The characters aren’t all that down and out—the album ends with a touching love song—but even when they are, the music tends to be uplifting.

Together-Tom Paxton & John McCutcheon

Tom Paxton & John McCutcheonTogether. When the pandemic hit, veteran folkies and longtime friends Tom Paxton and John McCutcheon started meeting weekly via Zoom to write songs together. The emotional and occasionally lighthearted ones here are just a small portion of the reportedly 100 or so compositions that resulted. 

The consistently enjoyable 14-track set covers a wide range of moods and topics. “Ukrainian Now” asks, “While others are mounting resistance, risking it all / How can we stand by impassive when we hear their call?” “The Invisible Man” portrays the homeless and minimum-wage workers whose “eyes are the ones you won’t meet.”

Other selections include “Letters from Joe,” about correspondence from a World War II soldier to his sweetheart; “Complete,” about Paxton’s reaction to having Johnny Cash cover his classic “I Can’t Help but Wonder Where I’m Bound”; “Life Before You,” which sounds like a romantic love song until the last line reveals that it’s about being a parent; and “Christmas in the Desert,” which describes an encounter with a woman who gives birth on the holiday, miles from any hospital.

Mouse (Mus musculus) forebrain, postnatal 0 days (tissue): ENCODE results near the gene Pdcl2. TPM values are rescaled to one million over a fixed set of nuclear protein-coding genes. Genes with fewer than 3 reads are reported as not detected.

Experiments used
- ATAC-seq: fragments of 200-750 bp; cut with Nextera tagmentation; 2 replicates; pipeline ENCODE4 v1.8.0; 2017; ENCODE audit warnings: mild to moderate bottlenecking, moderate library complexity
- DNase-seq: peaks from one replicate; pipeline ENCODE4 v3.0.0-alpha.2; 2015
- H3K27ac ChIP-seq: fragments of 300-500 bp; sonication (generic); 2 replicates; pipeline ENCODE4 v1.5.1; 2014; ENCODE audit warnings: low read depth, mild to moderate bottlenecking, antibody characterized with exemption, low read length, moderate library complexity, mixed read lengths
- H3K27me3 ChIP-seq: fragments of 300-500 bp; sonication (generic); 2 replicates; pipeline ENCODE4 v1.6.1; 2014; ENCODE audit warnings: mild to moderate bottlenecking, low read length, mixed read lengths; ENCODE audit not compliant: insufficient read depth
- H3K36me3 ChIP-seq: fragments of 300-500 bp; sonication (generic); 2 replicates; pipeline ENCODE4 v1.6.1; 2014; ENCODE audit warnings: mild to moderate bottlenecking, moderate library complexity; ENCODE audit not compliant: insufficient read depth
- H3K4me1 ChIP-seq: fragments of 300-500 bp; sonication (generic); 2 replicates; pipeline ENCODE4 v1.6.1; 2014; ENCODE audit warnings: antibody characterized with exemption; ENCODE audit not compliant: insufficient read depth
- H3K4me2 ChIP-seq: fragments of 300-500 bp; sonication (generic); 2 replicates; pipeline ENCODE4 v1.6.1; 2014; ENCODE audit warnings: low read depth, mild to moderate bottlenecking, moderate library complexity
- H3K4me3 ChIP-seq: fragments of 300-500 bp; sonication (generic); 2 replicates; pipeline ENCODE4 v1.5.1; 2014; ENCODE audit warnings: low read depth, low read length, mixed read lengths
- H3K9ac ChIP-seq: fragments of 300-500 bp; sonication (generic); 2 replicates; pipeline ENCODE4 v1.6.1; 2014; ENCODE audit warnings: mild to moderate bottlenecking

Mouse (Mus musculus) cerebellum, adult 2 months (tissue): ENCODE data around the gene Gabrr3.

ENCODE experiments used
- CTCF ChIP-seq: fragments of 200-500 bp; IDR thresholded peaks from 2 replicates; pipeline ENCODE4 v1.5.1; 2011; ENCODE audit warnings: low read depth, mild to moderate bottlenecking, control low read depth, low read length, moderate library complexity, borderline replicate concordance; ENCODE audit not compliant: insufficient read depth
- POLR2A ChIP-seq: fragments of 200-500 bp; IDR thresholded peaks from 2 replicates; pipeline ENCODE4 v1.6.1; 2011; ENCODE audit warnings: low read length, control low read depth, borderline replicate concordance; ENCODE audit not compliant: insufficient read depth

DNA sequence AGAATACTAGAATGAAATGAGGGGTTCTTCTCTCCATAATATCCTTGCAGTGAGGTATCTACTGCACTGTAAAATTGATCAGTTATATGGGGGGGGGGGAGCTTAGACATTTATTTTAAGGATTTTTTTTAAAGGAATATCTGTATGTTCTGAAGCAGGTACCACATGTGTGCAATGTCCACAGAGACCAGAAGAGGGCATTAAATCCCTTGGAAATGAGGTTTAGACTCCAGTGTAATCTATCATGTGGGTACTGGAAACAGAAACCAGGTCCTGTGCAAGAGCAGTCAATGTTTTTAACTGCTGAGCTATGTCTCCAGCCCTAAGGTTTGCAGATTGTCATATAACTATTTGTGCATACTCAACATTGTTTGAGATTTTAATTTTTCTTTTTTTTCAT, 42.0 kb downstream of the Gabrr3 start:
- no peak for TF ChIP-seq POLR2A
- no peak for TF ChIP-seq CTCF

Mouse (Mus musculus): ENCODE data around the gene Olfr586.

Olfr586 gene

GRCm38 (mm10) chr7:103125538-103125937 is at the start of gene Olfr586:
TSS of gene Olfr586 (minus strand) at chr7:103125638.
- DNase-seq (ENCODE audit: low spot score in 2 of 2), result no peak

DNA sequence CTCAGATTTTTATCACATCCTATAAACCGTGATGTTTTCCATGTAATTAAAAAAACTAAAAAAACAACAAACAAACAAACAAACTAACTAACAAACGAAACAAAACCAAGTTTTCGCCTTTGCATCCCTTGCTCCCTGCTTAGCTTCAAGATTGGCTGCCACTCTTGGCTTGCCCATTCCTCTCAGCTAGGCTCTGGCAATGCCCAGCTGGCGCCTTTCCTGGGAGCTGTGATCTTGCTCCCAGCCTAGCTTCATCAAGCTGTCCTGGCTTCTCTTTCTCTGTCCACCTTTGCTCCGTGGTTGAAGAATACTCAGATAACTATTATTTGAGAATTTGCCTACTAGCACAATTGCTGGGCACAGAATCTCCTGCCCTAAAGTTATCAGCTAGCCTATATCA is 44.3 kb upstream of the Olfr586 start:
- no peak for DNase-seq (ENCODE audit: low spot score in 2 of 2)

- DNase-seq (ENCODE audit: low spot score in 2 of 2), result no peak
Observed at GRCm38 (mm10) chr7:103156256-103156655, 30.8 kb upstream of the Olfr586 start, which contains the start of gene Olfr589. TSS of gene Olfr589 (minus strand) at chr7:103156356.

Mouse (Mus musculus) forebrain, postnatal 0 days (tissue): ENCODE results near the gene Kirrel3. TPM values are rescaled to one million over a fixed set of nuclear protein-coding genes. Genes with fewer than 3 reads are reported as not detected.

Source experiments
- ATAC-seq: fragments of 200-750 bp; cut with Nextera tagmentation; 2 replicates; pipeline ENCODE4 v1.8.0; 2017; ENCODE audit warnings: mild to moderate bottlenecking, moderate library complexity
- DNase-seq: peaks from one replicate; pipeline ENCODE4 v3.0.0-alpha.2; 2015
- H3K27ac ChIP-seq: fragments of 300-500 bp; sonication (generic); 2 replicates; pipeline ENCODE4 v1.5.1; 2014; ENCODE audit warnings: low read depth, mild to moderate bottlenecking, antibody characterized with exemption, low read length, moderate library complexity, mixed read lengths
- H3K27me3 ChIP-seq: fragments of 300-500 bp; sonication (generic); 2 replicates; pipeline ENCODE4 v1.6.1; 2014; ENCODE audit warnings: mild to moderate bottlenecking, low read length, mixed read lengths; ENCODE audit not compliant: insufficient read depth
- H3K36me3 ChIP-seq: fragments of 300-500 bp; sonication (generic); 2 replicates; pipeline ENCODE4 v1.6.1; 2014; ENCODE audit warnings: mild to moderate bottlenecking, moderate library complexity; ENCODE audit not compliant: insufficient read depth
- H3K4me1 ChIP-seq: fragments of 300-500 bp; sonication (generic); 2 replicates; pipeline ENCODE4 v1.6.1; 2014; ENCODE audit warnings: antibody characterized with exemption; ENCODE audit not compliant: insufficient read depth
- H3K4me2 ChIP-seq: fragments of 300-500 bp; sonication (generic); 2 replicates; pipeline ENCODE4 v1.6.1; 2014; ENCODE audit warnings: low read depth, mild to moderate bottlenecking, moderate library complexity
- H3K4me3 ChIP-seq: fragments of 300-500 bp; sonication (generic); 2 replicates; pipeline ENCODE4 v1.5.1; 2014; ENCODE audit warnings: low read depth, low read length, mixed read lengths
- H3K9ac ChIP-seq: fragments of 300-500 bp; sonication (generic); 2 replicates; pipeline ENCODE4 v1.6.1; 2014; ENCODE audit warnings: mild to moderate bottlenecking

There’s even a song inspired by a time when Paxton and McCutcheon struggled to come up with one: “I’m staring at the page and I got nothing,” it begins. “Not a single chord, and not a rhyme in sight.” Even when these guys had no idea, it seems, they had an idea.

Jim Wyly-Eclectic Tales

Jim WylyEclectic TalesThough Jim Wyly has been part of the Texas music scene for four decades, he didn’t release a solo album until 2018 when he issued the excellent The Artisan. Five years later, we have this sophomore LP, which again finds him singing original songs and playing acoustic guitar and keyboards. Americana musician Libby Koch, who like Wyly is Austin, Texas–based, provides harmony vocals; other accompanists include drummer Charlie DiMaggio, keyboardist Kelly Wilkerson, and Lew Andre Mathews, who co-produced with Wyly and plays lead guitar, bass, mandolin, and keyboards.

The CD notes echo its title by promising “a collection of diverse stories and styles,” and the set delivers on that description. The material is variously bluesy, folky, and rocking and features lyrics that deliver introspective reflections and declarations of love. Not everything hits home but there are some fine moments here, such as the sweet ballads “I’m Flying” and “Always Found My Way,” both of which are musically redolent of such Eric Clapton numbers as “Wonderful Tonight” and “Tears in Heaven.”

About Jeff Burger

Jeff Burger’s website, byjeffburger.com, contains half a century's worth of music reviews and commentary. His books include Dylan on Dylan: Interviews and Encounters, Lennon on Lennon: Conversations with John Lennon, Leonard Cohen on Leonard Cohen: Interviews and Encounters, and Springsteen on Springsteen: Interviews, Speeches, and Encounters.